First, I want to teach them that there really is no such thing as being “color blind.” It doesn’t exist in our society. Any risky behavior, goofing off, being loud and obnoxious, will be seen differently depending on who is present; therefore, inevitably, it will be seen differently if a black friend is with them.  In our society, unfortunately, that means it is more likely that the police will be called sooner.  Growing up, my brothers sometimes played with toy guns; unlike Tamir Rice, however, the police were never called on them.  So they need to stand up for their friend, as well as be aware that injustice should be met with truth and patience. If they witness racism, don’t be silent.  “A soft answer turns away wrath, but a harsh word stirs up anger.” If they see or hear prejudice, a well-spoken word will go much further than anger, or especially apathy. Shrugging it off as just “being how it is” doesn’t serve anyone, especially those who aren’t colorblind.

Second, I want to teach them that black lives matter. And by saying that black lives matter, this doesn’t mean we are denying that all lives matter, because of course they do. They need to know about white privilege. They need to know that inherently, life will likely just be easier for them, not because it’s their fault, but because we live in a fallen world full of people who have fears, and prejudices, and racism in their hearts without even knowing it. They themselves probably do, too. The only way to combat this is to fundamentally acknowledge it’s there, and deal with it. And fight it. And talk about it. And write about it. And confess it. And actively work to destroy it.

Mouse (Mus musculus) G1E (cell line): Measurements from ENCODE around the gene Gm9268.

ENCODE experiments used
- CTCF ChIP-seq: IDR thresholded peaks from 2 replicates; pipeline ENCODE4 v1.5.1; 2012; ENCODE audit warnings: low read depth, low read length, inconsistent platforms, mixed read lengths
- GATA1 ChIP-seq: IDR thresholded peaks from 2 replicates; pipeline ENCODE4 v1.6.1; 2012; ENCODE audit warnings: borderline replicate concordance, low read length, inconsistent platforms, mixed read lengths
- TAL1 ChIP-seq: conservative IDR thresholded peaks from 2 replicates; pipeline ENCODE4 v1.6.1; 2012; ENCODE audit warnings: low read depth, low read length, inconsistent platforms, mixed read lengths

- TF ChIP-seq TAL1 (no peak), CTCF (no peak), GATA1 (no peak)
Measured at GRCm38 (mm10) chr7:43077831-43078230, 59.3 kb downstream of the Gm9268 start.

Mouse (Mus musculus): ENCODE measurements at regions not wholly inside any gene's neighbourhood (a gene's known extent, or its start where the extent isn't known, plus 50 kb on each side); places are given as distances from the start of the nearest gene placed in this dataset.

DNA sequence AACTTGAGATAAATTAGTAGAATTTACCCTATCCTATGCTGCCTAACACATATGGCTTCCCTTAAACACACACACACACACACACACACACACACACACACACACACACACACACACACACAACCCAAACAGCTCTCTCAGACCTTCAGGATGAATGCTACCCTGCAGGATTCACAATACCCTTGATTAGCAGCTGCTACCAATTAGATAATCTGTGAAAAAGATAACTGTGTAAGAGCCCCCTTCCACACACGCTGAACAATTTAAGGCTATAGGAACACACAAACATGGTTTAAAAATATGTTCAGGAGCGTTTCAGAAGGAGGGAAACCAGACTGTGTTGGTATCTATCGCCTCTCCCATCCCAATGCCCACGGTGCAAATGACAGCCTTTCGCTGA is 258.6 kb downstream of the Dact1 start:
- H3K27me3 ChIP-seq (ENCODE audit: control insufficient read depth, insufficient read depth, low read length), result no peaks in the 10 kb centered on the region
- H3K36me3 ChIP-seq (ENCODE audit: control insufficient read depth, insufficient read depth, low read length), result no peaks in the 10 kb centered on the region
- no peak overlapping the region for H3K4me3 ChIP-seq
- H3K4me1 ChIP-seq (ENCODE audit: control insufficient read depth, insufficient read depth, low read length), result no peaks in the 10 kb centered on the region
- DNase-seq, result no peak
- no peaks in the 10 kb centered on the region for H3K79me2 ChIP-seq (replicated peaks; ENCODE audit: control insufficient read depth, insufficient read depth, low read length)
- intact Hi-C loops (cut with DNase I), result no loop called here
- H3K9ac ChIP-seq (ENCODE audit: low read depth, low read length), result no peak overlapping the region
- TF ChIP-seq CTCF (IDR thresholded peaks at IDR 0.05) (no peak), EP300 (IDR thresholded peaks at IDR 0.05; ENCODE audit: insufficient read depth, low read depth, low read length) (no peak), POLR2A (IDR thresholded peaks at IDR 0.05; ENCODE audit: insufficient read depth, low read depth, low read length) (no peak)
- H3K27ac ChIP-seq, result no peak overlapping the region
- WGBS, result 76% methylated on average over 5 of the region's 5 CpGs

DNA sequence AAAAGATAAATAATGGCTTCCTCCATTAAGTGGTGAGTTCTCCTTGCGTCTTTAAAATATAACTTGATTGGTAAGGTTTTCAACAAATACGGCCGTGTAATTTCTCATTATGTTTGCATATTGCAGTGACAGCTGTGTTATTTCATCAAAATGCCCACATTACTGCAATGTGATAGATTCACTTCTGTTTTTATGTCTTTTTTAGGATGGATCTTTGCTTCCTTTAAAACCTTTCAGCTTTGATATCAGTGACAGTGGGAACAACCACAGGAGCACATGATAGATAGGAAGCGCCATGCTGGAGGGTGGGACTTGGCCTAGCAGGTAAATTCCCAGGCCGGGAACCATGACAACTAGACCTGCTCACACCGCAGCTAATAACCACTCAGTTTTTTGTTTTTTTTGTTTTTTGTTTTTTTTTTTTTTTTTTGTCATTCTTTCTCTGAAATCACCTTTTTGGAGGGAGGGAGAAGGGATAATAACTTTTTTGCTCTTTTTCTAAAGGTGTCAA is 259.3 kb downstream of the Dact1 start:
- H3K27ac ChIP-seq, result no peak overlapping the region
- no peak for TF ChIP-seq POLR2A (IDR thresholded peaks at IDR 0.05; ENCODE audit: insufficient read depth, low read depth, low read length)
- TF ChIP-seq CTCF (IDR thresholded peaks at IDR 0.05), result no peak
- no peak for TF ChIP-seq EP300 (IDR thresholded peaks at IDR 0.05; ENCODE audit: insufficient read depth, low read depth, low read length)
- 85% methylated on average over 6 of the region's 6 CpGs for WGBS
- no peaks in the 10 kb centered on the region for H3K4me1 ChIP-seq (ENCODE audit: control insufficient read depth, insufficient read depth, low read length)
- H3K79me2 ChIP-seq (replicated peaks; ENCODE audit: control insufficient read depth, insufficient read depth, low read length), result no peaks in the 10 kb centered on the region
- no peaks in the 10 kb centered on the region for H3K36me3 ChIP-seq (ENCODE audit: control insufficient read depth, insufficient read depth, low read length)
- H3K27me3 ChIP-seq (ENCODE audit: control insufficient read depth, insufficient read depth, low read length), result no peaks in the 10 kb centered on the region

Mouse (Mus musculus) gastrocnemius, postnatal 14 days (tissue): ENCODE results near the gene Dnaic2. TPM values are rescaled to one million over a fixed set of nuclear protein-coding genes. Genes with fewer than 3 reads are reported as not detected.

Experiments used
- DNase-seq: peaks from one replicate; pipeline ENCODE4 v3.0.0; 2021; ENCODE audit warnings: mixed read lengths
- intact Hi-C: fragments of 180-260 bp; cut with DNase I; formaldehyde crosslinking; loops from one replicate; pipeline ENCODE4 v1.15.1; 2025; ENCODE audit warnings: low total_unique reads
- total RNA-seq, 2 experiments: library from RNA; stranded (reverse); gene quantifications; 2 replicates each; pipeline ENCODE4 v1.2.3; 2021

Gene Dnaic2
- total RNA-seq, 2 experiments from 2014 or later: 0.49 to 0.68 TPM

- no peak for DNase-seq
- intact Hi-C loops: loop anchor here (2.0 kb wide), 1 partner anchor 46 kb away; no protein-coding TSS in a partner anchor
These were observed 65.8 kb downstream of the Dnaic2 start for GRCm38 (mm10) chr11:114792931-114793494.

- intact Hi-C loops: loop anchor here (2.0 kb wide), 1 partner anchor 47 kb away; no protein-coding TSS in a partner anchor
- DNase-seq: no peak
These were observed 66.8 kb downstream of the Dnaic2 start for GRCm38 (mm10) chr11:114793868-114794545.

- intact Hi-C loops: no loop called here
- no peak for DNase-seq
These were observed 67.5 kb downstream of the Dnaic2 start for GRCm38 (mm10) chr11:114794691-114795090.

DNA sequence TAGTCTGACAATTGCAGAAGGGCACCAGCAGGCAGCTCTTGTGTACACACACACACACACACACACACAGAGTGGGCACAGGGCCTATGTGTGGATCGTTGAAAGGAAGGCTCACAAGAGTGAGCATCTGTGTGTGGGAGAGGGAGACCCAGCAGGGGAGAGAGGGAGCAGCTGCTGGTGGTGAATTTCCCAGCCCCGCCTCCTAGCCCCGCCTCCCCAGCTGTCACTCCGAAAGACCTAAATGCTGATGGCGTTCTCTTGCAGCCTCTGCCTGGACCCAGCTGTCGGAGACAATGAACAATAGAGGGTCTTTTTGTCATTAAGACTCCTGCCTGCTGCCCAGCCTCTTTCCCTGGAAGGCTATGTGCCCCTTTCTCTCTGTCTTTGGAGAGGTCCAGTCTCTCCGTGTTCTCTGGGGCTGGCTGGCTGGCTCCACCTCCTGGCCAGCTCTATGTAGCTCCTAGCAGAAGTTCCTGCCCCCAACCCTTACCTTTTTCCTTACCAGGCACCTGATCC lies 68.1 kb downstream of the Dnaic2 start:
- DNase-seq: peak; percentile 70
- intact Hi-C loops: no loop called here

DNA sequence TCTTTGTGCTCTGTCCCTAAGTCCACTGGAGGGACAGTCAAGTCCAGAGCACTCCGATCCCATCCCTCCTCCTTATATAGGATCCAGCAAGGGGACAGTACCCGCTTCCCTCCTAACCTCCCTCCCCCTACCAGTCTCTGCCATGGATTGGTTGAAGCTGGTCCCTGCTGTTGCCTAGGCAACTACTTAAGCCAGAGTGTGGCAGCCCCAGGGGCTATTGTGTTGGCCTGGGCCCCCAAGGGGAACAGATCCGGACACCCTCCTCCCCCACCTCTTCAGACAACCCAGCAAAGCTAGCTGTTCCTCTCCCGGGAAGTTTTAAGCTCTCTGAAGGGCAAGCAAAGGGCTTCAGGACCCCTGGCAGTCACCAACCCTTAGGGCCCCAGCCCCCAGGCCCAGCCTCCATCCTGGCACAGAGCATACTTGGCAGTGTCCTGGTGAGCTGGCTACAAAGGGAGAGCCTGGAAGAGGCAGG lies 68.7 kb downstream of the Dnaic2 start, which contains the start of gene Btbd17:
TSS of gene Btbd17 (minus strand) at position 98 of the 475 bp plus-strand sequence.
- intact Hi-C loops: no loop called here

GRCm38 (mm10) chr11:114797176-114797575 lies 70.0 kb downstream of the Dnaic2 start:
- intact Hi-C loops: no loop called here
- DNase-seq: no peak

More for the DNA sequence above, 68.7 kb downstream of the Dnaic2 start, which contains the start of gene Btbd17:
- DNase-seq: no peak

The fact is, every single one of us, male or female, black or white, have prejudices in our hearts. My sons do too. The answer is always going to be turning to Christ, getting our gaze off of ourselves and onto Him.  The answer will always be to turn to the One who made every race beautiful, to show us the inherent worth of every single life, born or unborn, male or female, black or white. Jesus showed no partiality in who He loved. In fact, he demonstrated His impartiality by dying for the sins of the world, of offering forgiveness to anyone who asks.

I want my sons to start there…at the gospel. THAT is what should inform them about how to treat others, and how to lay down their lives for their friends. THAT is what they should shout from the rooftops to anyone who will hear. Jesus saves. Jesus loves. Jesus will come back again, and he won’t look like them. He’s a dark skinned man, and it’s He and He alone who will make everything right again.

“After this I looked, and behold, a great multitude that no one could number, from every nation, from all tribes and peoples and languages, standing before the throne and before the Lamb, clothed in white robes, with palm branches in their hands, and crying out with a loud voice, “Salvation belongs to our God who sits on the throne, and to the Lamb!”

Originally posted here